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  1. #1

    Default Certainty and doubts

    Whatever your views on spirituality or philosophy happen to be have you ever experienced any major doubts? Why? What happened then and did you find a way out or ever experience a return to the certainty you once had?

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    likes this gromit's Avatar
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    Doubt has pretty much been the state of my existence for as long as I can remember. That doesn't prevent me from seeing the good in most things though...
    Your kisses, sweeter than honey. But guess what, so is my money.

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    Supreme Allied Commander Take Five's Avatar
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    i have persistent and recurring severe doubt. i just soldier on and decide to stick to my gut and what i put my trust in. occasionally there are moments when i am not doubting, but i think the doubt is more covered up than actually disappearing.
    Johari Nohari

    "If an injury has to be done to a man it should be so severe that his vengeance need not be feared. "--Niccolo Machiavelli

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    What is, is. Arthur Schopenhauer's Avatar
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    Lately, all of my doubt has led to growth.
    INTJ | 5w4 - Sp/Sx/So | 5-4-(9/1) | RLoEI | Melancholic-Choleric | Johari & Nohari

    This will not end well...
    But it will at least be poetic, I suppose...

    Hmm... But what if it does end well?
    Then I suppose it will be a different sort of poetry, a preferable sort...
    A sort I could become accustomed to...



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    AKA Nunki Polaris's Avatar
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    Quote Originally Posted by Lark View Post
    Whatever your views on spirituality or philosophy happen to be have you ever experienced any major doubts? Why? What happened then and did you find a way out or ever experience a return to the certainty you once had?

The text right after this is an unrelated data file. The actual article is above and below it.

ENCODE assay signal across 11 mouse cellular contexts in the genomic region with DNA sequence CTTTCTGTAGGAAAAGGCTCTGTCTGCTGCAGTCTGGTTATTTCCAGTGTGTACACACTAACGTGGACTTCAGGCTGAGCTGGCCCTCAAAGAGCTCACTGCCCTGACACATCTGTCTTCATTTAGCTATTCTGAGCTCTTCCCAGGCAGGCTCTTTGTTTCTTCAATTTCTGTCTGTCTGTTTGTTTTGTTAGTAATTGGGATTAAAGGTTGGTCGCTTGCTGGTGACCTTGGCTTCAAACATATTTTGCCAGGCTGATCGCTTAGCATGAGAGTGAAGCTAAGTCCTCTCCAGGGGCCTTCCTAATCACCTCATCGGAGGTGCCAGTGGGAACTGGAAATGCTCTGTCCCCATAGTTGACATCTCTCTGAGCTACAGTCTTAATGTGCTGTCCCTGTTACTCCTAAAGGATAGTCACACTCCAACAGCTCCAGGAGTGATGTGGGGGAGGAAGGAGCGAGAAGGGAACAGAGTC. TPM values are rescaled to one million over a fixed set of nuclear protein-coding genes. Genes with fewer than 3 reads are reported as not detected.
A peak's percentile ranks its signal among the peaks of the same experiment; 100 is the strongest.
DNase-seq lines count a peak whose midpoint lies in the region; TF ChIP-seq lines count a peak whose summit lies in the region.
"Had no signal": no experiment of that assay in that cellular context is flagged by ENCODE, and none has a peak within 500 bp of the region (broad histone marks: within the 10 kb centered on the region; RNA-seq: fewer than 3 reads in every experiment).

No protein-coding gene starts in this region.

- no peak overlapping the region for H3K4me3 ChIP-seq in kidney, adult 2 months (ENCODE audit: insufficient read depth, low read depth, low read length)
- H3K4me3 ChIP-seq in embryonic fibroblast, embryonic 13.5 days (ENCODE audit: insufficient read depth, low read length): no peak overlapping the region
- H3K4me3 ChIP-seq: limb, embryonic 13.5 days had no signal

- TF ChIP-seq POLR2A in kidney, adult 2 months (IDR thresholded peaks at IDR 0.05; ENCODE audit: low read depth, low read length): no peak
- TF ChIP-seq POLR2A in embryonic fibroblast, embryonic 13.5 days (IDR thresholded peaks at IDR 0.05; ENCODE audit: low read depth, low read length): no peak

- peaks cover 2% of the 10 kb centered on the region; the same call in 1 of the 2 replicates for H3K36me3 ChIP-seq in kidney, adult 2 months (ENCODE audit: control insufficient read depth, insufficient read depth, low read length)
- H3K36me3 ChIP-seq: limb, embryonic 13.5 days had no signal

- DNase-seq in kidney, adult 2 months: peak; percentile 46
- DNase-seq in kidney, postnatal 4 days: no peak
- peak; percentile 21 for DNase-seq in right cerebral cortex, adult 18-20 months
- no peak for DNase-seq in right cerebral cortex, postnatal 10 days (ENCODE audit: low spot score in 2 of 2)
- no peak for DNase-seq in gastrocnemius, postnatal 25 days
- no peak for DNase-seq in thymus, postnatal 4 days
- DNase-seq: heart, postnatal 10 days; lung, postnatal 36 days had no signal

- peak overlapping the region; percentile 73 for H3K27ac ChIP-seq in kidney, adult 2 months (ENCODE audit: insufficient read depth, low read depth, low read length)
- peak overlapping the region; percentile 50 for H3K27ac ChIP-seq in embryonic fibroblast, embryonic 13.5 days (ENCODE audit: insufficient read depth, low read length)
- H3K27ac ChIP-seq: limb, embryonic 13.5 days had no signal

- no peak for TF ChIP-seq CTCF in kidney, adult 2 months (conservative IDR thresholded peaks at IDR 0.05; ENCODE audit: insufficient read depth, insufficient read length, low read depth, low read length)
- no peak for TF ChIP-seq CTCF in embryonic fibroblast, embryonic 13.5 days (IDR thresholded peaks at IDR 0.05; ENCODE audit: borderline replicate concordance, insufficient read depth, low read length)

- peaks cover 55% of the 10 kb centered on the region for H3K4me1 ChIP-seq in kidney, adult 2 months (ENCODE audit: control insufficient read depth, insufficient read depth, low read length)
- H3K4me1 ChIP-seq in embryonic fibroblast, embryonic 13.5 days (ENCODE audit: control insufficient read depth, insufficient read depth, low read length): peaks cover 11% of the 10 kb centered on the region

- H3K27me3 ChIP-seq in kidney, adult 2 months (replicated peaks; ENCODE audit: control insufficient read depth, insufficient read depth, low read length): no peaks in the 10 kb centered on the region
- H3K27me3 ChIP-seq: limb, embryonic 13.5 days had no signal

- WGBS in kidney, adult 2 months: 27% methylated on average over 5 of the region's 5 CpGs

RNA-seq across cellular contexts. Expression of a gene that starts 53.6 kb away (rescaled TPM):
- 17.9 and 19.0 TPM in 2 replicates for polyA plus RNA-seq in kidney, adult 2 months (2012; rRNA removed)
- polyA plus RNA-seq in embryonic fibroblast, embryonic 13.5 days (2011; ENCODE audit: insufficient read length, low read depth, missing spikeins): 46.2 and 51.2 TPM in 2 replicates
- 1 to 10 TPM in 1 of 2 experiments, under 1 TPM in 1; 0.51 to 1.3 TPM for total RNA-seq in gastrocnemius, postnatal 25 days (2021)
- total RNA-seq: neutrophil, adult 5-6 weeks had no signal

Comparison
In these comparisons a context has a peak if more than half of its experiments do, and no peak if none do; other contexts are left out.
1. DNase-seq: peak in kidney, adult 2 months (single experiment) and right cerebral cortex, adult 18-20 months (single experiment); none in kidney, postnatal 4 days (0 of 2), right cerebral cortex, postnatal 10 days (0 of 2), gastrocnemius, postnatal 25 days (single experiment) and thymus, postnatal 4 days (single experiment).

The only time I ever experienced any major doubts, spiritually or philosophically, was in my early adolescence when I was still a Christian. At that point in my life, I started to find the Bible difficult to believe in, much for the same reasons that a child starts doubting the existence of Santa Clause; for no particular reason--I had no rationale, nor did I have any evidence--Christianity started to seem naive to me. In spite of this, I did try to carry my faith for awhile; the fact that it was waning did not reduce its hold over me. Nevertheless, I eventually slipped into atheism; I have no idea when it happened, because it seems to have been a process rather than an event, and its one consequence was to endow me with a sense of freedom to choose my own truth.

    Since then, my views have continued to evolve--I started out with a moral and scientific rationalism that I now consider shalllow--but I have never experienced any doubt, because I no longer have an external authority telling me to remain set in my ways; I'm allowed to flex my views according to whatever needs or desires arise, and the more I cultivate this flexibility of viewpoint, the less conceivable doubt becomes.
    [ Ni > Ti > Fe > Fi > Ne > Te > Si > Se ][ 4w5 sp/sx ][ RLOAI ][ IEI-Ni ]

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    Senior Member Robopop's Avatar
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    When I was in my late teens, I began to doubt my christian upbringing. It started with me looking on a atheist website which was about the origins for belief in the human soul. I happened to look at this website out of sheer curiosity, but even then I resisted some of the things that was written on it.